He went to the Kaguma Government School, the renowned Alliance High School and Makerere University. From 1948 to 1956 he continued his studies in the United States, gaining the highest academic qualifications. He got a BA in Economics at Antioch College; an MA in Political Science at Stanford University and a PhD in Political Science at California University.
In September 1956 he returned home and became the first African lecturer at the Royal Technical College, Nairobi, teaching economics. He was an adviser to the first African elected members and followed them into full-time politics in 1958 when the Lyttelton constitution created a further six African seats. He fought Central Province South against the veteran politician Eluid Mathu and defeated him.
He became a close associate of Tom Mboya, using his American contacts to help organise Kikuyu scholarships to American universities. Not directly involved in the bitter personality quarrels between Mboya and Oginga Odinga he stayed with the radical African members and was appointed chairman of the Kenya Independence Movement in opposition to the moderate Kenya National Party. From this he progressed naturally to a leading position in the Kenya African National Union.
He dismayed his more extreme colleagues by accepting one of the three new ministeries in the pre-independence cabinet of 1960, becoming Minister for Commerce and Industry. He triumphed in the 1961 elections in his native Fort Hall constituency and resigned his ministry immediately in protest against the continued detention of Kenyatta. He was reappointed to the same ministry in the 1963 independence cabinet and has held ministerial office ever since.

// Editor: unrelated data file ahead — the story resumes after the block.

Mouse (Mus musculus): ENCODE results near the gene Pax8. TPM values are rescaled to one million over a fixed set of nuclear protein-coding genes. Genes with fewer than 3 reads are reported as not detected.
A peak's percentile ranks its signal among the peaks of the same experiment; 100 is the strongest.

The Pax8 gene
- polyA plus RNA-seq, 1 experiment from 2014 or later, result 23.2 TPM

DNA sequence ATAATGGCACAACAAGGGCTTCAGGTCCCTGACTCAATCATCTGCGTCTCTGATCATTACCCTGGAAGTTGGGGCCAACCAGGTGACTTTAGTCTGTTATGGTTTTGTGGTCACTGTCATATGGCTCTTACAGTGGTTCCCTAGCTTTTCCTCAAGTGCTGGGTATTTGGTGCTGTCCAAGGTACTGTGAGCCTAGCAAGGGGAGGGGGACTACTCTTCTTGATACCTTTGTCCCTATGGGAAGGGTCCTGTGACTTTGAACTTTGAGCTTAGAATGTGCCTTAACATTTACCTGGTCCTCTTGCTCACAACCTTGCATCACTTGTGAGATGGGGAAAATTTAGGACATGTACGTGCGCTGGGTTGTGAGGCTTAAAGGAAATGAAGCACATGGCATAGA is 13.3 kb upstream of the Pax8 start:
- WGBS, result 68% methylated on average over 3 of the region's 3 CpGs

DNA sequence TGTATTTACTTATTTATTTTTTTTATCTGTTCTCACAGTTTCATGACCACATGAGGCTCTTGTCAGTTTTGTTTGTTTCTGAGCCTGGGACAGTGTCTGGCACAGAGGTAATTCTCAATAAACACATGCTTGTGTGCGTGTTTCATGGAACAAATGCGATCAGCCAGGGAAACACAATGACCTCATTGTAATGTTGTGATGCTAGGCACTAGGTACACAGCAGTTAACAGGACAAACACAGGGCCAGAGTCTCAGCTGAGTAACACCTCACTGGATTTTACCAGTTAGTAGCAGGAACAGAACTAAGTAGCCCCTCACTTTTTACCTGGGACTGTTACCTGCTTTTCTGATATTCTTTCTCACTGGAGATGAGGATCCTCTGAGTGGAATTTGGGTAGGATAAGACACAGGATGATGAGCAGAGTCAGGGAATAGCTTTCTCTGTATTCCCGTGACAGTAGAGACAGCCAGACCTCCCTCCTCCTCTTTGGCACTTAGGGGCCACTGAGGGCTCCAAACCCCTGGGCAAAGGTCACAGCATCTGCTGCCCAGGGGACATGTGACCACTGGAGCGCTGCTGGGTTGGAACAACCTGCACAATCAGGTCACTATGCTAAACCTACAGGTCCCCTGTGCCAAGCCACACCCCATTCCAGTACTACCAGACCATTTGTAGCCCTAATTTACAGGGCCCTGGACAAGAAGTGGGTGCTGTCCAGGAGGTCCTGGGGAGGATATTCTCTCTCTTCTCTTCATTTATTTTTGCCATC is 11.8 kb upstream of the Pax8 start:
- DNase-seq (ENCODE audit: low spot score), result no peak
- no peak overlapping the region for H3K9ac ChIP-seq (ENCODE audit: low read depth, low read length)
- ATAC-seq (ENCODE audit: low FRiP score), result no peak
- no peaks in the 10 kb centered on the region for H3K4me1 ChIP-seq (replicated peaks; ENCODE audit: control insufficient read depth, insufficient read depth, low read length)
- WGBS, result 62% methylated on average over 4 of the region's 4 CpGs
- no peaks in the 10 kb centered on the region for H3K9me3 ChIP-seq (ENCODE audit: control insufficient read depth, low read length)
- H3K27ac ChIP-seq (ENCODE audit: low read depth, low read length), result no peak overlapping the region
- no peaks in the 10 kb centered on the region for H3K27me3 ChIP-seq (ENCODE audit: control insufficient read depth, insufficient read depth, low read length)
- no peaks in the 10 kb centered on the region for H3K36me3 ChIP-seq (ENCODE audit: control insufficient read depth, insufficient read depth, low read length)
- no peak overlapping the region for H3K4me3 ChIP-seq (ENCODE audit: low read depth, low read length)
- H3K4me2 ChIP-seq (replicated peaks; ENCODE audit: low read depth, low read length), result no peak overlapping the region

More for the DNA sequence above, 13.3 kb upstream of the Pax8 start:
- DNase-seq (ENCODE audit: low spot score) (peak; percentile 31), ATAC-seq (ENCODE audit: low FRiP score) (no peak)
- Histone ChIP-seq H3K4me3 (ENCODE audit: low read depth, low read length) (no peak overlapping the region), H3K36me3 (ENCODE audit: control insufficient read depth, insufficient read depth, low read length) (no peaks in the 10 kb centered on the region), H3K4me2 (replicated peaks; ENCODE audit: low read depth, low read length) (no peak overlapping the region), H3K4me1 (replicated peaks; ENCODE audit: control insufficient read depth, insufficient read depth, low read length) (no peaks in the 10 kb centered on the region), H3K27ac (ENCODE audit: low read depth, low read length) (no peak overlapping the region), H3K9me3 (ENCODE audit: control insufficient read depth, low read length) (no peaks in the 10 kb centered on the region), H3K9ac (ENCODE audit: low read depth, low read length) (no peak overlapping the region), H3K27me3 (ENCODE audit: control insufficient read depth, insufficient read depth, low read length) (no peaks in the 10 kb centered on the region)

His reshuffle to Minister of Labour came in 1965, followed in January 1968 to Minister for Education and in December 1969 to Minister for Local Government. These changes show that he has found his level as a minister, but can scarcely be taken as promotion in the power hierarchy.
Before leaving Kenya for the US, Kiano was aware of the political situation (colonialism) and the need for educated and non-educated Kenyans to join hands in the liberation struggle. Kiano, who stayed for eight years in the US studying economics and political science, got a university fellowship from Stanford University to study political science in 1953. The desire to free Kenya from the yoke of colonialism had been planted in him by African soldiers returning home from the Second World War in 1945 when Kiano was in high school.